The family that welcomed me, with two other guys, was the Arnaud family that lived in St. Genest-Malifaux, a small picturesque town, 15 minutes away from St. Etienne.

Let me tell you this… the scene I used to wake up to every morning was so breath-taking, I used to simply stare for a few minutes at the forests mixed with green fields that extended beyond the horizon.

The Arnaud family ran a farm that extended over 40 hectares, which is a lot of land to manage. But the parents do a good job at it. Their oldest children are either working in Paris or married. Their daughter, one of the main coordinators between the Lebanese and French groups and one of the best people I met in France, lives a few minutes away and their youngest son still lives with them.

Their house was a typical French house in villages: bricks, walls made of stone, etc… They even had some sort of chimney, which, you guessed it, was turned on in August. After all, at 1300 meter of altitude and eight degrees almost all day, it sure is a necessity.

Remember my worries about being able to take a shower and sleep well? It turns out they were unfounded. Not only was the Arnaud family exemplary in their welcoming of us, but they were exactly what we – three Lebanese strangers – needed in a foreign country of which we only knew the language.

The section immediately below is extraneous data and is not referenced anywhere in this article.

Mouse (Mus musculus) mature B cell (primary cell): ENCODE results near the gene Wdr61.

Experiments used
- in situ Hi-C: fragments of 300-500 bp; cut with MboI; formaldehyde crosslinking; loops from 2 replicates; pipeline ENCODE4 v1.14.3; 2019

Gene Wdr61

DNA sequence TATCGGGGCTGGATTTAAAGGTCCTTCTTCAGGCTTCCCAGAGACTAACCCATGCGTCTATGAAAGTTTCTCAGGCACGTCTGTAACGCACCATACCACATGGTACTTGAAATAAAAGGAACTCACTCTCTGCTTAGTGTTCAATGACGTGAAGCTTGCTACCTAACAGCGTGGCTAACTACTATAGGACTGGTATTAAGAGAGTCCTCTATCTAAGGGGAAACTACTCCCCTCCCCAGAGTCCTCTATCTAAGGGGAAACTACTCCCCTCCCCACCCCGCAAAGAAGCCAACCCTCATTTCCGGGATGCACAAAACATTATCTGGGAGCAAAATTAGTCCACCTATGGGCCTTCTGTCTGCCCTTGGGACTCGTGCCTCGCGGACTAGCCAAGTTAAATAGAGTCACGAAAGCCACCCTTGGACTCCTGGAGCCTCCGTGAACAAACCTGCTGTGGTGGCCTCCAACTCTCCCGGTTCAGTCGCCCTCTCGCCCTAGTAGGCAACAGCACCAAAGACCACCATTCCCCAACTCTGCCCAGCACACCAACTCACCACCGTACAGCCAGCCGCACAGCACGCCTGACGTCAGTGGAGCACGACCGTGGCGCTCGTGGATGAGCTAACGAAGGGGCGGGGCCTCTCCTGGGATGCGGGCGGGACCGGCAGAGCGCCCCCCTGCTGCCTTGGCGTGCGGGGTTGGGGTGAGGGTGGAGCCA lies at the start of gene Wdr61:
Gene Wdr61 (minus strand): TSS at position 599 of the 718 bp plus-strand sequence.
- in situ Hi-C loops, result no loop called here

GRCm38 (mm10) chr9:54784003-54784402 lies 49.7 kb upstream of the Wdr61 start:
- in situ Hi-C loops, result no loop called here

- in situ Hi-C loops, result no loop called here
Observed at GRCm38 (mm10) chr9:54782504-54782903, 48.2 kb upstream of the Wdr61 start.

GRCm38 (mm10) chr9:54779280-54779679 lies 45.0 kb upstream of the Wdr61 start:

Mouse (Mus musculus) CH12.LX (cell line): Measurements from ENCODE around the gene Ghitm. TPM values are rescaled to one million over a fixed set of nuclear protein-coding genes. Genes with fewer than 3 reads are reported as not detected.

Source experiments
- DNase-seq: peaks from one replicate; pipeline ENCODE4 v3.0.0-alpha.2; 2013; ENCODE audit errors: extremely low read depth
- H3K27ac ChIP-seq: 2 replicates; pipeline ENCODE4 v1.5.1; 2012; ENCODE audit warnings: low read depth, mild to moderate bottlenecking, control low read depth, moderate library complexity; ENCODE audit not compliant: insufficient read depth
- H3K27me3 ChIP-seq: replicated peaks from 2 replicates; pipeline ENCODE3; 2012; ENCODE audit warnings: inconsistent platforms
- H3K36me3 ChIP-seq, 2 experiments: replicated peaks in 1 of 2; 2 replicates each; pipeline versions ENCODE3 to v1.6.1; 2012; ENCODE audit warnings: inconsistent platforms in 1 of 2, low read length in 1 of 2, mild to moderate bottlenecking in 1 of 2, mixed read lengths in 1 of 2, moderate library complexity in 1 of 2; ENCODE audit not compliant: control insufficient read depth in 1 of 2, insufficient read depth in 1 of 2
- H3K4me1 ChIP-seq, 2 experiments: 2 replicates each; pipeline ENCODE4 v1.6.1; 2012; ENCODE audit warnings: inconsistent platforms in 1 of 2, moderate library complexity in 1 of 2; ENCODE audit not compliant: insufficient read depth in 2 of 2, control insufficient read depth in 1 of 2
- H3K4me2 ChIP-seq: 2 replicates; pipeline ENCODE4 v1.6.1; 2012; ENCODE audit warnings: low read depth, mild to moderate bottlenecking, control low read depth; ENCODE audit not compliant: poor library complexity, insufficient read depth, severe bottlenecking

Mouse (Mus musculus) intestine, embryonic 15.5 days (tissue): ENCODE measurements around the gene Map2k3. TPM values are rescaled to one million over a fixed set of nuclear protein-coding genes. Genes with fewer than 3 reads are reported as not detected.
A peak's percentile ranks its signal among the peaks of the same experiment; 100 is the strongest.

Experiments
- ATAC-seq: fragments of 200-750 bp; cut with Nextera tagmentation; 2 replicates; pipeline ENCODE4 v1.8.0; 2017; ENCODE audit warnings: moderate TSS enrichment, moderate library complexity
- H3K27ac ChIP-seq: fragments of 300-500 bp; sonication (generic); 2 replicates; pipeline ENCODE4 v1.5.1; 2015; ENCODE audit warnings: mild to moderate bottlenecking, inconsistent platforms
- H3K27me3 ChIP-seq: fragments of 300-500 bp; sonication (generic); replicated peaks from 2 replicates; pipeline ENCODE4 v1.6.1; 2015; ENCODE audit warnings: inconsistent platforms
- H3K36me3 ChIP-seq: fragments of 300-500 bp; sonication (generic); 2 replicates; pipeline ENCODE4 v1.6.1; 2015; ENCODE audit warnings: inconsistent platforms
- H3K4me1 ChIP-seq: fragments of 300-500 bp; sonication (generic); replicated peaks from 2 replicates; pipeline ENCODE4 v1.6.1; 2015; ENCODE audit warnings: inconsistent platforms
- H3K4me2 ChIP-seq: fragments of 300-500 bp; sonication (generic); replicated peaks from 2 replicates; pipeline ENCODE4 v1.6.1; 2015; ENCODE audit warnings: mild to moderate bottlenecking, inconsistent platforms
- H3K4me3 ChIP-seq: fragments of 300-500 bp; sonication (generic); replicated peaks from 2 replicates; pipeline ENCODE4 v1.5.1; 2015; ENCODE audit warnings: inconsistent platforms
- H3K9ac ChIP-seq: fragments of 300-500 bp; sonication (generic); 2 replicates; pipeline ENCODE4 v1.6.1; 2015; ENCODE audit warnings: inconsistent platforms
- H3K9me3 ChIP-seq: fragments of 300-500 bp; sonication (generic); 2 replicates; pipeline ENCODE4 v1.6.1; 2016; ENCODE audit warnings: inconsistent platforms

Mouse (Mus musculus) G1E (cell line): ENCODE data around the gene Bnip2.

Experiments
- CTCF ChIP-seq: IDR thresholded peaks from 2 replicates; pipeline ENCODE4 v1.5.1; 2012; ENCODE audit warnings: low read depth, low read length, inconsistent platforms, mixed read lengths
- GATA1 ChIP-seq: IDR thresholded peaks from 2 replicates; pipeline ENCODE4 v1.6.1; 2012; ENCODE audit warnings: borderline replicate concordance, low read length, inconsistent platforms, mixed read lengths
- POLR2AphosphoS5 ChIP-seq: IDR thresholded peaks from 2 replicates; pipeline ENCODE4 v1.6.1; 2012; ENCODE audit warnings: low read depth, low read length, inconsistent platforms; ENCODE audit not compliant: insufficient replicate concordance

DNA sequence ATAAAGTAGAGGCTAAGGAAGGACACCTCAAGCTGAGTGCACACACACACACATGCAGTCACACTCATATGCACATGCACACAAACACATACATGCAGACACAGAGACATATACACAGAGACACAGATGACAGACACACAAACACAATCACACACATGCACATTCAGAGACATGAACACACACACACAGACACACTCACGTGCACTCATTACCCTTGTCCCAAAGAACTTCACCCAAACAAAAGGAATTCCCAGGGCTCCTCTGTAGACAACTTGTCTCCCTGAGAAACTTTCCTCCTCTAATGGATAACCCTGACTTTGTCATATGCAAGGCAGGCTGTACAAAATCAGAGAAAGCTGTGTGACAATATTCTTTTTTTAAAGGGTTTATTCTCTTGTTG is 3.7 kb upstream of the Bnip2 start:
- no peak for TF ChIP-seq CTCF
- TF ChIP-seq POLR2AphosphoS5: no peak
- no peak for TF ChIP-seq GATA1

There were so welcoming in fact that they asked their son to drive us the following day to St. Etienne in order to get my French line fixed and then they took us to a museum where they refused to let us pay. There goes a stereotype about French people not being generous enough.

Also, since they run a farm, the food they make is organic and so healthy that you feel you´re eating – well, corny as it may be – health. Homemade butter, jam and bread for breakfast. Pepsi is something that is unheard of in their home. When I asked about it, the mother replied: “Why would someone want to get that in their system?”

No, dear readers who know me too well, I have not stopped drinking pepsi. Consider it one of my many flaws…

But our stay at the Arnaud household was quite awesome. They took us sightseeing whenever we had the time, and with the sun setting at 10:30 pm in France gives you lots of time. Their son also drove us to every single event the French group had set up for us.

I will never forget how the father took my suitcase, which had its zipper break down, and started sewing the part that wasn´t working anymore…

So if somehow the Arnaud family reads this (I´m not too sure since French aren´t really fond of English – yes, this stereotype is true), I just want to send them a cyber hug with a big THANK YOU 😀